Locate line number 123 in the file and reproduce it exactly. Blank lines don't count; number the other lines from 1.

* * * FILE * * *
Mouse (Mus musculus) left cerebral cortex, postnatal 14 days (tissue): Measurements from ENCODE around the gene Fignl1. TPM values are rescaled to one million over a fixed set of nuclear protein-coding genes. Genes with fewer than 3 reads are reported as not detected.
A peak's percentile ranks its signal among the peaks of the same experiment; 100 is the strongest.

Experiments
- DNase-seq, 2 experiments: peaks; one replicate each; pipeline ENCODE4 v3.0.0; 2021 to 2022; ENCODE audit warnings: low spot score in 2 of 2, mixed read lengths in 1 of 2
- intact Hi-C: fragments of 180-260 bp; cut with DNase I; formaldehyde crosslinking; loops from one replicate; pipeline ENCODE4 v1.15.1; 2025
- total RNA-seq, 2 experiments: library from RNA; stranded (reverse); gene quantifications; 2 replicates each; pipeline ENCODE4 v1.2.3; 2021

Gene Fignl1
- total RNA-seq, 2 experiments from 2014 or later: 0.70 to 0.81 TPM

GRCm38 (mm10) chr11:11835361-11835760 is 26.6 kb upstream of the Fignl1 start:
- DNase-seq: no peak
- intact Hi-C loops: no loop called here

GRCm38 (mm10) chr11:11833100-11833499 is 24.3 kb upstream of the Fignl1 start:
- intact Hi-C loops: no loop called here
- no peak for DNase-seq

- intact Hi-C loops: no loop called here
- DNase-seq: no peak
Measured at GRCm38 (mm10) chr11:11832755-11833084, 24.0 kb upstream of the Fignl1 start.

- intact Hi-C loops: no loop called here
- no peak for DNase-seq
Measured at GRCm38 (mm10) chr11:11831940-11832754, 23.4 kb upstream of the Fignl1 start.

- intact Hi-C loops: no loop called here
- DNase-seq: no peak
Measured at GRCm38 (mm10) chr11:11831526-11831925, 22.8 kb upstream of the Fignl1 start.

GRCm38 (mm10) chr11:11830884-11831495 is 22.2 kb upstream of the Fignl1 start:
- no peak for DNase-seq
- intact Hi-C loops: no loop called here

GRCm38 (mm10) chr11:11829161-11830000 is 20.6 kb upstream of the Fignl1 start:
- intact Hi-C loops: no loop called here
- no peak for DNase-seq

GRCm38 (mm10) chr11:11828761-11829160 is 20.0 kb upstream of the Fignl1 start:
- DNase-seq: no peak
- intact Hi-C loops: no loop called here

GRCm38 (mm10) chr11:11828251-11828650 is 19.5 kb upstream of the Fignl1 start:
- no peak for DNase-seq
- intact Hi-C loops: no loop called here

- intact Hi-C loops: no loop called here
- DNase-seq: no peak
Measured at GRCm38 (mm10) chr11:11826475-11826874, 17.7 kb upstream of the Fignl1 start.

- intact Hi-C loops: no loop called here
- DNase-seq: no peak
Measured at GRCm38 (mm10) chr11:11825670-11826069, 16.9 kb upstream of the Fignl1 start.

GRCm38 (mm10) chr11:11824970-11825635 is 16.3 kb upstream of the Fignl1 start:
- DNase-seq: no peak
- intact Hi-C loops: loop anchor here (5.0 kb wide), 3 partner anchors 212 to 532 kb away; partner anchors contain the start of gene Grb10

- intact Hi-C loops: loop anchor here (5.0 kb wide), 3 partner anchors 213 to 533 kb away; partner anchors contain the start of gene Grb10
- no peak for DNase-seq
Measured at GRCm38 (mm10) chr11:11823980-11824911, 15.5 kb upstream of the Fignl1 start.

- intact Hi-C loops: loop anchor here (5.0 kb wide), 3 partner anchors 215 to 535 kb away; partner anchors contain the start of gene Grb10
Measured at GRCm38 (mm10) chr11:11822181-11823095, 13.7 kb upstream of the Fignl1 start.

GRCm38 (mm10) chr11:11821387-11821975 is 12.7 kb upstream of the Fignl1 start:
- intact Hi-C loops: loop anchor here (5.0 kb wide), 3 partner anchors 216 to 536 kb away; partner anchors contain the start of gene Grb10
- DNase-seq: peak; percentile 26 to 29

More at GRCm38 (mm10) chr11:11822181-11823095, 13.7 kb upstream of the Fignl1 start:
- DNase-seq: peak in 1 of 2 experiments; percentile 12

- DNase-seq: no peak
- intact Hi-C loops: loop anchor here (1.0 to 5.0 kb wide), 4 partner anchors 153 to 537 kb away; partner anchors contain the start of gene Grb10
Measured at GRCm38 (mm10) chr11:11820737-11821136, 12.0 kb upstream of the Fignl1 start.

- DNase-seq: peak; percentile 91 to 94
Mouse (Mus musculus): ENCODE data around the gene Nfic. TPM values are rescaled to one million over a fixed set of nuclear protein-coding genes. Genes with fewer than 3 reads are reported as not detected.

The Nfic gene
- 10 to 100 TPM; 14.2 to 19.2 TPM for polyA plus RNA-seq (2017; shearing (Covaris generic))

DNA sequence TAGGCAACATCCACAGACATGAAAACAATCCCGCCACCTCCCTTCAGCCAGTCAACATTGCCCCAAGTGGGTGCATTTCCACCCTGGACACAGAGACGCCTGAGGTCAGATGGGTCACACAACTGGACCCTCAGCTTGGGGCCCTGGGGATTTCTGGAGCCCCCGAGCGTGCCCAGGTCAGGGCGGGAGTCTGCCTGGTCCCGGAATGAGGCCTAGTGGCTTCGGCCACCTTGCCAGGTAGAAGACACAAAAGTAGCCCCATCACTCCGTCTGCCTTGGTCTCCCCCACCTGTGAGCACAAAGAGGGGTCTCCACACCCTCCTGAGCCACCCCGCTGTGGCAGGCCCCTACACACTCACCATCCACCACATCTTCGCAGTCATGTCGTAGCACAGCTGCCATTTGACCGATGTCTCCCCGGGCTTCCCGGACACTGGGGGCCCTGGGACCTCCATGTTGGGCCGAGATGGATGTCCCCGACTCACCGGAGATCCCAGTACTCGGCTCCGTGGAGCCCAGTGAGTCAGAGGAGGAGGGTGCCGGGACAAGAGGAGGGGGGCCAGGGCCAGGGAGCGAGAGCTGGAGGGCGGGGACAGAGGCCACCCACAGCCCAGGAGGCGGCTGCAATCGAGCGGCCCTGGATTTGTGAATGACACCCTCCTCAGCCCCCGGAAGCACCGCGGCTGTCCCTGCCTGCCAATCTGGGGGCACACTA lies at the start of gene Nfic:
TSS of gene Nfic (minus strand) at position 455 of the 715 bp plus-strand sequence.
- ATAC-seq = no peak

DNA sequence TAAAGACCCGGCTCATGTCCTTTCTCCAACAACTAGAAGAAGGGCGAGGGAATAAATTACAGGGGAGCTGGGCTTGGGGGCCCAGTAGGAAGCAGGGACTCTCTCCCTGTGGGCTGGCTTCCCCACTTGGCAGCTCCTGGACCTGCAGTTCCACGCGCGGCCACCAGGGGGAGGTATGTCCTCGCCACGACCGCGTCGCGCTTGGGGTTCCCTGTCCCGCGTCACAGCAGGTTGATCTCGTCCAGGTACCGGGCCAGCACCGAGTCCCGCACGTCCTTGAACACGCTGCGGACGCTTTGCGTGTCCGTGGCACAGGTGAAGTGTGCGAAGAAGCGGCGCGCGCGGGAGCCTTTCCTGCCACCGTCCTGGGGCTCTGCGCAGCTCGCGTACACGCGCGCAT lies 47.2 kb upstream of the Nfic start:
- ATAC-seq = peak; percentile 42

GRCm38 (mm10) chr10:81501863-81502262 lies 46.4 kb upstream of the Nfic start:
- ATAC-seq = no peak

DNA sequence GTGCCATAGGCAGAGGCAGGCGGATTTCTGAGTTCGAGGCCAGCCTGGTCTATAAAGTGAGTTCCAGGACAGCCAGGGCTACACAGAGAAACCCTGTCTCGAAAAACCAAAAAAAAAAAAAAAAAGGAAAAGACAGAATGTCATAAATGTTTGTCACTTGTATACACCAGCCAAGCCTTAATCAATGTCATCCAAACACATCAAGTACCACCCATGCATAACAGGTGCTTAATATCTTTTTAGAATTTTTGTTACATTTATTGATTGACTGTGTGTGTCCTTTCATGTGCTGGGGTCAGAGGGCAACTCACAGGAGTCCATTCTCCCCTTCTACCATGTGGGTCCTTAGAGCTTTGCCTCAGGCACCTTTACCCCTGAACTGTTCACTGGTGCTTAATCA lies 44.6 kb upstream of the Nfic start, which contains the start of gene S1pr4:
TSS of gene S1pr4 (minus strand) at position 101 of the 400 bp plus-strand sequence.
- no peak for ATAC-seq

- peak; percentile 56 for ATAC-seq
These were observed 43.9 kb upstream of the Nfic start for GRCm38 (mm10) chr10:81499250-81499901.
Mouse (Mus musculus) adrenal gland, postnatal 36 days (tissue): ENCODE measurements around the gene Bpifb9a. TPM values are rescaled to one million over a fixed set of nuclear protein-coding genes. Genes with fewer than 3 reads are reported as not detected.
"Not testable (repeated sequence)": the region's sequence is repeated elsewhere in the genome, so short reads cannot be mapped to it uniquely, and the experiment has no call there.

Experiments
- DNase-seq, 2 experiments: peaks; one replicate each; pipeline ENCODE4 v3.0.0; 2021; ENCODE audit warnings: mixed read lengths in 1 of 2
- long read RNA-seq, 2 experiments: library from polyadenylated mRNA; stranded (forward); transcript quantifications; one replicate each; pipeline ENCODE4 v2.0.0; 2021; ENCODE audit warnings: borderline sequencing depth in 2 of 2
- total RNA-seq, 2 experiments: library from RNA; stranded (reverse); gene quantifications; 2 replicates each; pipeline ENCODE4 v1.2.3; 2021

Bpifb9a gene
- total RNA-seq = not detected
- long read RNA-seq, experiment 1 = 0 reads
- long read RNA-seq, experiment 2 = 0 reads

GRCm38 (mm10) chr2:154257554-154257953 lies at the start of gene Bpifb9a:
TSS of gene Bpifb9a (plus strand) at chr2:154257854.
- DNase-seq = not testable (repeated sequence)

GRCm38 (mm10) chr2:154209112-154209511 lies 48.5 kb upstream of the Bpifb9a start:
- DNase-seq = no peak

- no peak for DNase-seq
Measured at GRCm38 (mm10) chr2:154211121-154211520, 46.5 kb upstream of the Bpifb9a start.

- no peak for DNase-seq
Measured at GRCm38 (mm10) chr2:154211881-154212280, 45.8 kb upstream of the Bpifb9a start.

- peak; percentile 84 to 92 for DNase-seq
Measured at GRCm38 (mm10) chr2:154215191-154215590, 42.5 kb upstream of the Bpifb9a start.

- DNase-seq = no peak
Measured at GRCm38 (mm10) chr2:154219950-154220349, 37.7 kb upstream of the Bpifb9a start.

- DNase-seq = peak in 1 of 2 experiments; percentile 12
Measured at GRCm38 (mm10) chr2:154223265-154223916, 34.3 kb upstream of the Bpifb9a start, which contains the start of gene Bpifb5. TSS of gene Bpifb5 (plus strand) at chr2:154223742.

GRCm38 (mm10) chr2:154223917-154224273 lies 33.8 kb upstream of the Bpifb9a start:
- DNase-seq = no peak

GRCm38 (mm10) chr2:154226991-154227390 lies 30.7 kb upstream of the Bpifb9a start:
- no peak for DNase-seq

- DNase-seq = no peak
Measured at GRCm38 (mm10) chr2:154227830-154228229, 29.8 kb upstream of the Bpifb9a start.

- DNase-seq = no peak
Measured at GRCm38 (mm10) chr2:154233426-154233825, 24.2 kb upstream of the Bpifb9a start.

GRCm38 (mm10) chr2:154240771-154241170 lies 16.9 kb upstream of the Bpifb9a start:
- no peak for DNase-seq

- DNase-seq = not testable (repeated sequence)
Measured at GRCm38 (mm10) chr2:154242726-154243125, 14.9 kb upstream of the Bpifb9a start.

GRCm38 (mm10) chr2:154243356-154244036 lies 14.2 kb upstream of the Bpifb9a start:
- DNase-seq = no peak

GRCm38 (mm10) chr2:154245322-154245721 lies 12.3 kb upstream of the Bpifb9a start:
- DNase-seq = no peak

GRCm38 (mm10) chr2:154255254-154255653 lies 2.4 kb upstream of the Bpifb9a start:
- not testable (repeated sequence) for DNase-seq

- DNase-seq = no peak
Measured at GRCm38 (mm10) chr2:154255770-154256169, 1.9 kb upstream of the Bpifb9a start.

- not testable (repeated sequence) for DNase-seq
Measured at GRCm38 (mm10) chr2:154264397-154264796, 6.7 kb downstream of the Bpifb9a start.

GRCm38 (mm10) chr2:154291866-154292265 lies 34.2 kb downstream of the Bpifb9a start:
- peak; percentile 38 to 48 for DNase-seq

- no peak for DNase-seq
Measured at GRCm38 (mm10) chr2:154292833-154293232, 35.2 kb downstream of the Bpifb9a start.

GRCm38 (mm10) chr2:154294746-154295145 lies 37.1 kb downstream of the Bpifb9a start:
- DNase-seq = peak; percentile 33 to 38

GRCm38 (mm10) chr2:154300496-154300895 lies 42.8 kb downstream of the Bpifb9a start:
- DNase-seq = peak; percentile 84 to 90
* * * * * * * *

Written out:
- no peak for DNase-seq